How to Make Swedish Meatballs

Learning how to make Swedish meatballs, which are commonly served in a creamy sauce rather than a tomato-based sauce, is a snap. You can make them two ways: using prepared ingredients or from scratch.

Easy Swedish Meatballs
Ingredients You Will Need:
1 large can cream of mushroom soup
½ can (cream of mushroom soup can) of milk
½ onion, chopped
1 small can sliced mushrooms (optional)
1 tablespoon powdered garlic
1 package frozen meatballs

Pour the mushroom soup, milk, onions, mushrooms and garlic into a large saucepan, and cook on low heat until smooth and creamy. Meanwhile, dump the meatballs into a crockpot, and turn it on high. Pour the cream of mushroom soup mixture over the meatballs, and cook on high for about one and one half hours or on low for about two to three hours-depending on the crockpot-or until heated through.

For an added richness, add about one cup of sour cream to the cream of mushroom mix before you pour it over the meatballs.

Swedish Meatballs from Scratch
If you are starting from scratch, Swedish meatballs are made with ground beef, breadcrumbs or crushed crackers and eggs to bind the meat together. Though the egg yolk is not necessarily needed to bind the meat mixture together, the extra taste helps boost this dish, so, unless you're worried about cholesterol, add the entire egg.
Ingredients You Will Need:
1 ½ pounds lean ground beef
¼ cup chopped onions or 3 tablespoons dried chopped onion flakes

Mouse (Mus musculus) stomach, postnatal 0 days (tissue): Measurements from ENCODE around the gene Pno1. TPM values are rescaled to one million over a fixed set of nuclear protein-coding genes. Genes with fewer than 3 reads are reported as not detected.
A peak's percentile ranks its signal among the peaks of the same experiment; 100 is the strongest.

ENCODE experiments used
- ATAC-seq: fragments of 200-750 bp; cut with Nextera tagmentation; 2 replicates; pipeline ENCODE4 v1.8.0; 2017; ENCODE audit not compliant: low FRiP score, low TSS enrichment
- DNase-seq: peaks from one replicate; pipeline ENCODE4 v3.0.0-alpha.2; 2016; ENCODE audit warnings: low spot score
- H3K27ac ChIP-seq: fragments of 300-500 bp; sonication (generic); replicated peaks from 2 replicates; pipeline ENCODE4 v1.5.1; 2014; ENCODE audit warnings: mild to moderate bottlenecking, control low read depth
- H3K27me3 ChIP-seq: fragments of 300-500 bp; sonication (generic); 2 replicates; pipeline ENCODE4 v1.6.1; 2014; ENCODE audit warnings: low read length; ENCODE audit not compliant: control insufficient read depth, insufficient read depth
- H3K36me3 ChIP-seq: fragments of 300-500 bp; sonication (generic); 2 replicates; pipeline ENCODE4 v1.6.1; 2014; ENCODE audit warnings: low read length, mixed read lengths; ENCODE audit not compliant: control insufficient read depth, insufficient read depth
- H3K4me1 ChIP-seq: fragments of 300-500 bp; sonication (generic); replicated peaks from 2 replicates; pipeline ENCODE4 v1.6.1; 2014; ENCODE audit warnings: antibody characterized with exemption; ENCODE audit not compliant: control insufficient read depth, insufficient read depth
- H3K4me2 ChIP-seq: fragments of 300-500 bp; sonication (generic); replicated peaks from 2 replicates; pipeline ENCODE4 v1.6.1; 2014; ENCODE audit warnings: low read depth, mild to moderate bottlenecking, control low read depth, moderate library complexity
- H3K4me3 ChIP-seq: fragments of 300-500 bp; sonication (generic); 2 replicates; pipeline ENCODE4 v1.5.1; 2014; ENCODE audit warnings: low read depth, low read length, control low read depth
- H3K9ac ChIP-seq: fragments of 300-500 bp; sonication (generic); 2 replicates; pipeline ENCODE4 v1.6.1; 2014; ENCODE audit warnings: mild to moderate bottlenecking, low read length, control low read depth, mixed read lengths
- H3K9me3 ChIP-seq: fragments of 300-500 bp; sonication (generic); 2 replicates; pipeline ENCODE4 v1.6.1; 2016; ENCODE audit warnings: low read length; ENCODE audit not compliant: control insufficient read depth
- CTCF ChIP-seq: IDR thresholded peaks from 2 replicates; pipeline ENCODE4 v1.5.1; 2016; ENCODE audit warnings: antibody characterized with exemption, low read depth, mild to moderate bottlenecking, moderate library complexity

2 whole eggs
3 cloves garlic, crushed
½ teaspoon sea salt
½ teaspoon freshly ground pepper
1 to 1 ½ cups dried and crushed seasoned breadcrumbs
1 can evaporated milk
½ cup beef broth
1 cup sliced mushrooms
1 cup sour cream
½ teaspoon sea salt
½ teaspoon ground peppercorn
¼ teaspoon nutmeg
1 ½ tablespoons flour
¼ cup beef broth (or ½ cup warm water)

In a large bowl, mix the ground meat, onion and eggs. Add the garlic, sea salt and ground pepper to the mix, and then dump in the breadcrumbs and thoroughly combine. Form the meat into balls about the size of golf balls. (If the mixture is too dry to form into balls, add up to one fourth cup of milk, one tablespoon at a time.) Place the meatballs into a shallow baking dish, and place it into the broiler for about 10 minutes. When they're done, remove them from the oven, and turn the heat to 325 degrees Fahrenheit.

Meanwhile, combine the evaporated milk, beef broth and mushrooms in a saucepan. Slowly add the cup of sour cream, sea salt, ground peppercorns and nutmeg. Bring the mixture to a boil, and then reduce the heat and simmer for about five minutes. Mix the flour into a half cup of warm water or ¼ cup of beef broth, and then slowly pour this liquid into the milk mixture. As soon as the mixture begins to thicken, pour it over the meat. Cover the pan, and return it to the oven for about 20 minutes.

Swedish meatballs are excellent over buttered noodles. Wide egg yolk noodles work best for this dish.

Related Life123 Articles

Learning how to make meatballs calls for a willingness to experiment. Meatballs take a little time to perfect. With some tinkering, you should be able to tweak a recipe so that it becomes your very own.

A crockpot meatball recipe can be made with any meat and any sauce. The key to crockpot cooking is that the meat cooks slowly and is not stirred up in a skillet, where the meatballs can fall apart or crumble.

Frequently Asked Questions on Ask.com
More Related Life123 Articles

Italian meatball recipes take advantage of many traditional elements you'd naturally expect to find in Italian spaghetti sauce, such as garlic, oregano, basil, marjoram, thyme, savory, rosemary, sage and, of course, Parmesan cheese.

You can take meatless meatballs into two directions. Either attempt to achieve a texture similar to meat, or throw caution to the wind and try completely new flavors.

If you want to try to jazz up your normal meatballs, try creating sweet and sour meatballs. Play around with your sweet and sour meatball recipe until you find a dinner that pleases the entire family.

© 2014 Life123, Inc. All rights reserved. An IAC Company